2022 – Samsung may plan to launch a slightly different Galaxy S21 FE

The latest word in the block is this We may not see the next generation of the Galaxy S FE series, at least not anytime soon, but what will replace it next? Well, Samsung could reprioritize, according to a recent report by The Dutch Galaxy Club blog provides evidence of this.

This is what the report says Samsung has already made most of the preparations to officially announce a cheaper version of Galaxy S21 FE, which would drop 5G connectivity and only support LTE (4G).

In addition, the chipset is also set to get an older version, abandoning the high-end Snapdragon 888 found in previous flagship phones like this. Galaxy S21 series, and Galaxy Z Fold 3 and Flip 3 and the Asus ROG Phone 5 and 5s series to name a few. Instead, the supposed S21 FE 4G will rock a mid-range Snapdragon 720G chipset.

To add some context here and understand the scale of this reference, the Snapdragon 720G is the same processor that comes with Galaxy A52 and A72 – Two basic mid-range or low-end phones that are now over a year old.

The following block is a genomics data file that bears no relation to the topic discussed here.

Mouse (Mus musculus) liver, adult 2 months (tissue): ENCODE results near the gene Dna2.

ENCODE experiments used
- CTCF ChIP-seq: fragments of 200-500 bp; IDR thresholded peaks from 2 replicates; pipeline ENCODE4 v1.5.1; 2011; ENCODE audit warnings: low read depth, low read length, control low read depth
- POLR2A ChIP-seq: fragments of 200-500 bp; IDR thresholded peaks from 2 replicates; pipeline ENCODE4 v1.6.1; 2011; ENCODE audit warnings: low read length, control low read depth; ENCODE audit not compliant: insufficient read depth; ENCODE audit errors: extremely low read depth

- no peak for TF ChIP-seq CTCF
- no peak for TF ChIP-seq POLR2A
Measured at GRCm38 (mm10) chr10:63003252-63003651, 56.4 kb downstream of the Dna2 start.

The bright side is that there are no reports of further cuts. That means the same beautiful 6.4-inch AMOLED screen at 120Hz, 45,000mAh battery, fast charging, camera system and colours.

Why might Samsung downgrade the Galaxy FE?

However, it’s hard not to scratch your head at first when you hear this so-called decision from Samsung. The Galaxy S Fan Edition (FE) aims to be what it sounds like – offering fans good specs with carefully cut corners to make the price more reasonable.

On the other hand, the Galaxy S21 FE had a rough start, as its price was very close ($700) to the actual flagship. Galaxy S22 series ($800) from Samsung. There are also phones like this The Pixel 6, which costs just $600, shows how serious the competition is in this price bracket, not to mention the future The Pixel 6a is said to come with the same chipset as its more expensive brethren. When you look at the bigger picture, Samsung seems to be making the right move here, which isn’t surprising either.

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